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Do Artificial Sweeteners Cause Cancer? Get The Inside (Sugar-Free) Scoop!

Raise your hand if you use artificial sweeteners!

Artificial sweetenersYou can’t see it, but my hand is definitely up there. I consider myself to be pretty much “on top” of my nutrition–I eat to feel my best, and while that usually means vegetables and lean protein, sometimes it means a fudge brownie protein bar (or two) or a diet coke.

I know I’m not the only one. Tons of people who are trying to lose weight/cut sugar/eat healthy choose to forego the sugar-saturated, high-calorie treat in favour of the lower-calorie, sugar free option–and congratulate themselves for making the ‘healthier’ choice. And are they wrong?

So, when I caught wind of the rumour that artificial sweeteners are causing cancer, I knew I had to investigate. Would my love of cookies-and-cream protein bars prove to be the death of me–literally?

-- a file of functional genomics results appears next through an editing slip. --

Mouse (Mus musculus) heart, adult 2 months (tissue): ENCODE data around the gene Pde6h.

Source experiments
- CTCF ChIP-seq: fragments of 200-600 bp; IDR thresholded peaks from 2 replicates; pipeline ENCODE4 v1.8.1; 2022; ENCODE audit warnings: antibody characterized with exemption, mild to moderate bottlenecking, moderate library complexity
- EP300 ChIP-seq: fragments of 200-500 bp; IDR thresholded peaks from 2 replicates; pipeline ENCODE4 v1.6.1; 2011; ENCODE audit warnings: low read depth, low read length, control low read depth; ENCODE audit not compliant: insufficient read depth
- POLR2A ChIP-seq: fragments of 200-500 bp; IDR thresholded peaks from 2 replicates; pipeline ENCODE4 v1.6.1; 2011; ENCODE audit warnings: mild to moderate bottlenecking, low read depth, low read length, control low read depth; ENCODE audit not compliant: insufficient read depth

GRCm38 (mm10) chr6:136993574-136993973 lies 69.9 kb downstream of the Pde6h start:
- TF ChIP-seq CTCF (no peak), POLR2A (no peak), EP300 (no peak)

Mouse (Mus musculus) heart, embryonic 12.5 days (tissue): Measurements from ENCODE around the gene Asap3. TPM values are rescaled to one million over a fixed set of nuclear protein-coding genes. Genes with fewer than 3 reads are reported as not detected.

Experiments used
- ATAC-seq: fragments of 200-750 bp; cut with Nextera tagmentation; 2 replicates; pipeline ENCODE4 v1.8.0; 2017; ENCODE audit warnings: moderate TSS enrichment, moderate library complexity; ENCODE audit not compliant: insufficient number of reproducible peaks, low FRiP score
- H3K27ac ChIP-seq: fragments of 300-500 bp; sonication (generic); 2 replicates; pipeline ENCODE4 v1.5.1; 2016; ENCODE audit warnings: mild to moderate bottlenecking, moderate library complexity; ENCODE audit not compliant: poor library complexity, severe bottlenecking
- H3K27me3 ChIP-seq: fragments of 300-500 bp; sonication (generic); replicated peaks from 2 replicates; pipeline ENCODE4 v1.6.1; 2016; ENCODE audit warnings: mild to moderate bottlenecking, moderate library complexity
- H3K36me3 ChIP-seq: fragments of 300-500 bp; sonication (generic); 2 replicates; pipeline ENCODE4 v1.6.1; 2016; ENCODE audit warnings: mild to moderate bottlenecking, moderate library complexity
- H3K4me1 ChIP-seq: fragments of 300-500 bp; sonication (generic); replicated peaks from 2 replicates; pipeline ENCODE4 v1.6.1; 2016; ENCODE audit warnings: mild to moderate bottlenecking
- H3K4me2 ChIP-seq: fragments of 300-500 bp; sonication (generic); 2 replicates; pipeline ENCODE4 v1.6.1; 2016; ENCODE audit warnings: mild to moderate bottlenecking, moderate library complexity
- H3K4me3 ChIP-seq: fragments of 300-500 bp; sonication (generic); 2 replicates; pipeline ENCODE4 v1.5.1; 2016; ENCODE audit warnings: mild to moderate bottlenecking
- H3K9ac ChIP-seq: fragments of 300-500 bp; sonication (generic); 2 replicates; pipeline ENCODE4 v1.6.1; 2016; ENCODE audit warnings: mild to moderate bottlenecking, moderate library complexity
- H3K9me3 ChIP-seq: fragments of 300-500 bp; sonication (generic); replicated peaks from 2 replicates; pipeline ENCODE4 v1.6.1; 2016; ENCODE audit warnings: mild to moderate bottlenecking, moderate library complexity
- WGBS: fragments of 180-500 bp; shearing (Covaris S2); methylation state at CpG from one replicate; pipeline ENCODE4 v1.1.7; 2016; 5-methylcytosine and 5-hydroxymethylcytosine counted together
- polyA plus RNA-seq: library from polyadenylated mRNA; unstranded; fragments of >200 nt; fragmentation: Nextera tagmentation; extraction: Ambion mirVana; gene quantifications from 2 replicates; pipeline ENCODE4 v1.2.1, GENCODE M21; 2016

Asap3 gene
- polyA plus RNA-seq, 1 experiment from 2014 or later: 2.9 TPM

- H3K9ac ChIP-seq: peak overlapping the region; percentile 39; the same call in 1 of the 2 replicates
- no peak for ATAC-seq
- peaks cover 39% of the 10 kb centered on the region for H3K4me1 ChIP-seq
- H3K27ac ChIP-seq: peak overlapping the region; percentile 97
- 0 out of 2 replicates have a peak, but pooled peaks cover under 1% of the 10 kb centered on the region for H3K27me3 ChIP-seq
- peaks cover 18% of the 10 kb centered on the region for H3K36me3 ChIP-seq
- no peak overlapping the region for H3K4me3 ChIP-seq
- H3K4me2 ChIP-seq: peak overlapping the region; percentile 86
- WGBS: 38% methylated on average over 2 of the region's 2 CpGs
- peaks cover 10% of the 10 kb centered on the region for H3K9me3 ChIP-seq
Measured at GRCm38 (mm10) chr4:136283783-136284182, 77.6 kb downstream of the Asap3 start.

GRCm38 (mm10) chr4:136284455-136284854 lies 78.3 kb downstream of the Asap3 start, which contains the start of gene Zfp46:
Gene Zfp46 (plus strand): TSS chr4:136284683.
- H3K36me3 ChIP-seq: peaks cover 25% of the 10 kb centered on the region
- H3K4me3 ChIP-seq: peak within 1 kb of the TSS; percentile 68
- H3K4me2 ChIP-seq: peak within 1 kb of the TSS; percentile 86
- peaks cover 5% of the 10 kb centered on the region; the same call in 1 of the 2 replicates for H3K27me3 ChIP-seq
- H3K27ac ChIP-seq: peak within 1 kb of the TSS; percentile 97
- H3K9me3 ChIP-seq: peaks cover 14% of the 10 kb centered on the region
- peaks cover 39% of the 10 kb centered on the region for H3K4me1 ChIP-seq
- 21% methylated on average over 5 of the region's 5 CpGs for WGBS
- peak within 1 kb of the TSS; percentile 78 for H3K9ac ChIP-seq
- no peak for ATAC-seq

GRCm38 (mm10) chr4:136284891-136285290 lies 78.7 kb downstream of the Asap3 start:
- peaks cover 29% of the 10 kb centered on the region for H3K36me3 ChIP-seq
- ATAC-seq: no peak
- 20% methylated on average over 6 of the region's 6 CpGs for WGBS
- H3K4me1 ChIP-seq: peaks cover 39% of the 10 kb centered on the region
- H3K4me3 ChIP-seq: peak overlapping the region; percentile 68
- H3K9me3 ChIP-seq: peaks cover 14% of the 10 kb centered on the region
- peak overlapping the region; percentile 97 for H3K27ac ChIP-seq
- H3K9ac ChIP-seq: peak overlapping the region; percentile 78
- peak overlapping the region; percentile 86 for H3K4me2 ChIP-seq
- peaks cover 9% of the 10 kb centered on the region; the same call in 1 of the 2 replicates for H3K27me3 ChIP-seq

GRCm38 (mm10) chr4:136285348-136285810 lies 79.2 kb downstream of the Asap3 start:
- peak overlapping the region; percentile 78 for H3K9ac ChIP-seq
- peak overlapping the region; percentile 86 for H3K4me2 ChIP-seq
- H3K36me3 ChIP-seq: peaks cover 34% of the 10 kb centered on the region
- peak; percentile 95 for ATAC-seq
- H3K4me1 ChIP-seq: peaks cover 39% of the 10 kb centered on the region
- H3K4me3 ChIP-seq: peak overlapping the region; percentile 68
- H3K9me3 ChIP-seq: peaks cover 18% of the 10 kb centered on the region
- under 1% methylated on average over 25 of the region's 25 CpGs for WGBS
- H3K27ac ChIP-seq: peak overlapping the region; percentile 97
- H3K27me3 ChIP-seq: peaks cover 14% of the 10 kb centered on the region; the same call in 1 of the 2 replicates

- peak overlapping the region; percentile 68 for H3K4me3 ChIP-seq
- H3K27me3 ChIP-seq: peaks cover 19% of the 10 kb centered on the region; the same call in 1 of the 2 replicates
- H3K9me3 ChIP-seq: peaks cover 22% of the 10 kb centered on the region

Most experts are willing to agree that there is a limit to how much artificial sweetener you should consume. Scientific investigation has also shown that not every artificial sweetener is created equal. Many unpleasant, immediate side effects have been observed from consuming too much artificial sweetener–gastrointestinal distress (eg. gas, stomach cramping, diarrhea, etc) being probably the most commonly observed. Some studies have also shown that as a weight-loss aid, artificial sweeteners may not be your best bet; similar to sugar, they also tend to spike insulin and increase risk for diabetes, metabolic syndrome, and cardiovascular disease.

But, where do artificial sweeteners stand when it comes to their carcinogenic potential?

There have been a few studies that have suggested a link between artificial sweeteners and cancer. One study in the 1970’s found that rats who consumed saccharin (an artificial sweetener commonly found in diet soft drinks) were more likely to develop bladder cancer than non-consuming rats; the controversy following this study actually persuaded the government of Canada to ban saccharin, until subsequent studies concluded, by and large, that similar findings were unlikely to be demonstrated in humans, and the ban was lifted in 2014.